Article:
Updated Friday, Aug. 31, 8:42 p.m.
"I'm not worried about being convicted of a crime," says Jeff Gonzalez, the Tucker man accused by the Drug Enforcement Agency of on Northlake Parkway.
His company, Southern Health Management, which is almost next door to the DeKalb County Police Department, was .
"What kind of operation are these people running? The DEA came in here with an army, with guns. It's a show for the media," Gonzalez said. "They had no business calling the media (before the raid)."
"They made all our patients lie on the floor and put them in handcuffs," he said. "Anyone who pulled into the parking lot, they got arrested for loitering for drugs." He said he feels bad for them. "Can you imagine going to your doctor's appointment and pulling into the parking lot and being arrested? I think they might have a pretty good lawsuit."
Gonzalez told Patch in an interview that he was targeted by the DEA due to his past association with Warren Gold, whom he describes as a known criminal now hiding from authorities in Russia. The two of them ran a car dealership in Florida 20 years ago until their business arrangement turned sour. "The guy was corrupt," said Gonzalez.
Coincidentally, Gold also moved to Georgia and opened his own pain management clinic, called Neighborhood Pharmacy. He then hired a pharmacist named Russell Plunkett to work for him, but Plunkett soon left after deciding Gold was "problematic," according to Gonzalez.
Plunkett then answered a Craig's List ad placed by Gonzalez seeking a pharmacist, and got the job, but Plunkett's license application drew the attention of the DEA, which was already investigating Gold's business. That instigated the raid on Gonzalez. "The DEA thought I was in cahoots with Gold."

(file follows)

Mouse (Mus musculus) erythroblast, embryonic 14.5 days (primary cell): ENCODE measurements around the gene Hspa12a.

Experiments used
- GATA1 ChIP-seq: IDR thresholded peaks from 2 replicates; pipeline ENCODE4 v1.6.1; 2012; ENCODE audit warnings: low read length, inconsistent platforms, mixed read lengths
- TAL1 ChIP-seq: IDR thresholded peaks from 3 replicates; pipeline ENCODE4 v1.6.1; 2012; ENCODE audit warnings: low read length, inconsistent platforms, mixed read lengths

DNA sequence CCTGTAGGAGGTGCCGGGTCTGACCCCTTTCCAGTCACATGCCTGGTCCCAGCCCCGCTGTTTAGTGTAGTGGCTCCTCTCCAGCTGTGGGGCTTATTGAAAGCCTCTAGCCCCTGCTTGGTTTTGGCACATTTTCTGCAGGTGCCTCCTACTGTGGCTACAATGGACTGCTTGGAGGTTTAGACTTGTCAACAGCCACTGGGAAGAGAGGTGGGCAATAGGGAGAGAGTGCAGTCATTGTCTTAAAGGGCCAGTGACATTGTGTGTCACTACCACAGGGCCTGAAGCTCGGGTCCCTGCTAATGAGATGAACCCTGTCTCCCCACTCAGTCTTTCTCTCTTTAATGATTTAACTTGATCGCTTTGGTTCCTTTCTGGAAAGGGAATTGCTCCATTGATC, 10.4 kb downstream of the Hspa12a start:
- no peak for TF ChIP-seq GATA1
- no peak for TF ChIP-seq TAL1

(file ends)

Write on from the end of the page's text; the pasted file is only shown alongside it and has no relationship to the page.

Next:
Gonzalez told Patch there were no drugs on the premises. "We don't keep any medication here, nor did they find any medication here. Nothing we were doing was against the law." He said they charged patients $200 per office visit and turned away many who did not meet their criteria for prescriptions. "I just want to know why they're selectively closing down places," he added. He said other similar operations nearby are not being harassed by the DEA.
When asked if he had been in trouble with the law previously, Gonzalez said he once was falsely accused of attempted kidnapping and that when he closed his car dealership, he owed large sums of money to business associates. "They (the debtors) used the police to collect a debt on something that should have been civil."
He said Southern Health Management is closed now because the image of the company has been tarnished by the DEA's actions. "It's very hard to find a doctor that will work with us now," he said. In spite of that, he is planning to be back in business soon, with a new name.
"The coincidences, the dynamics are just incredible," Gonzalez said. He is planning to file a lawsuit against the state.
Special Agent Chuvalo J. Truesdell of the DEA's media office told Patch that neither Gonzalez nor his organization were specifically targeted. "We don't randomly choose people to go after. We had information that they were doing things they were not supposed to be doing," he said. "This is an ongoing investigation and we cannot give any more details at this time."